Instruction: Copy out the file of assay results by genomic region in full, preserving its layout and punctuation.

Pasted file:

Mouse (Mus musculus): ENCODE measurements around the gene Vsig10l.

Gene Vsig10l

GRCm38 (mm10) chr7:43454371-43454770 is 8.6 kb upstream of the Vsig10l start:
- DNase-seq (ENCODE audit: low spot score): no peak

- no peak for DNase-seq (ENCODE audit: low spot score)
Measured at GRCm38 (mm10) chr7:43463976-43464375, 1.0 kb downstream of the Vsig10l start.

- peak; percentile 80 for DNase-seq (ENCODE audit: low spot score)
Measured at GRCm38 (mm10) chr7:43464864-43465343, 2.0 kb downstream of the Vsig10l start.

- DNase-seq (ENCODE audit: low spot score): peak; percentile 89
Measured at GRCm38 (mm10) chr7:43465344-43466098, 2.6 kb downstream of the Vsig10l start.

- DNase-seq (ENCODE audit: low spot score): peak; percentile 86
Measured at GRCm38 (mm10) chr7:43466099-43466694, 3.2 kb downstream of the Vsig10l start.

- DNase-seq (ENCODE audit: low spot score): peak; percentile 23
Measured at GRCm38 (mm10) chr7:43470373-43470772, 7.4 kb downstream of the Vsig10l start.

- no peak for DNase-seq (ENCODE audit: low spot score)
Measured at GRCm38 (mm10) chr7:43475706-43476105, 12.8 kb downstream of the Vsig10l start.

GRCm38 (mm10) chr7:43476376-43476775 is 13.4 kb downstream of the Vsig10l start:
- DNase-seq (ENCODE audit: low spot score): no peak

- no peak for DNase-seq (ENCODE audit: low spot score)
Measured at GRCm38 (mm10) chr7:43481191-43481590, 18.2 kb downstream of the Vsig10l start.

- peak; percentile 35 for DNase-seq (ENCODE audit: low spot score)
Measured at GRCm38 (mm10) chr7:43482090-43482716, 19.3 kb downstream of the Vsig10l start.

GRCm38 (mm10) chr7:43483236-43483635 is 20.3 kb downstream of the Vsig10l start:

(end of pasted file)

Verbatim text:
Mouse (Mus musculus): ENCODE measurements around the gene Vsig10l.

Gene Vsig10l

GRCm38 (mm10) chr7:43454371-43454770 is 8.6 kb upstream of the Vsig10l start:
- DNase-seq (ENCODE audit: low spot score): no peak

- no peak for DNase-seq (ENCODE audit: low spot score)
Measured at GRCm38 (mm10) chr7:43463976-43464375, 1.0 kb downstream of the Vsig10l start.

- peak; percentile 80 for DNase-seq (ENCODE audit: low spot score)
Measured at GRCm38 (mm10) chr7:43464864-43465343, 2.0 kb downstream of the Vsig10l start.

- DNase-seq (ENCODE audit: low spot score): peak; percentile 89
Measured at GRCm38 (mm10) chr7:43465344-43466098, 2.6 kb downstream of the Vsig10l start.

- DNase-seq (ENCODE audit: low spot score): peak; percentile 86
Measured at GRCm38 (mm10) chr7:43466099-43466694, 3.2 kb downstream of the Vsig10l start.

- DNase-seq (ENCODE audit: low spot score): peak; percentile 23
Measured at GRCm38 (mm10) chr7:43470373-43470772, 7.4 kb downstream of the Vsig10l start.

- no peak for DNase-seq (ENCODE audit: low spot score)
Measured at GRCm38 (mm10) chr7:43475706-43476105, 12.8 kb downstream of the Vsig10l start.

GRCm38 (mm10) chr7:43476376-43476775 is 13.4 kb downstream of the Vsig10l start:
- DNase-seq (ENCODE audit: low spot score): no peak

- no peak for DNase-seq (ENCODE audit: low spot score)
Measured at GRCm38 (mm10) chr7:43481191-43481590, 18.2 kb downstream of the Vsig10l start.

- peak; percentile 35 for DNase-seq (ENCODE audit: low spot score)
Measured at GRCm38 (mm10) chr7:43482090-43482716, 19.3 kb downstream of the Vsig10l start.

GRCm38 (mm10) chr7:43483236-43483635 is 20.3 kb downstream of the Vsig10l start: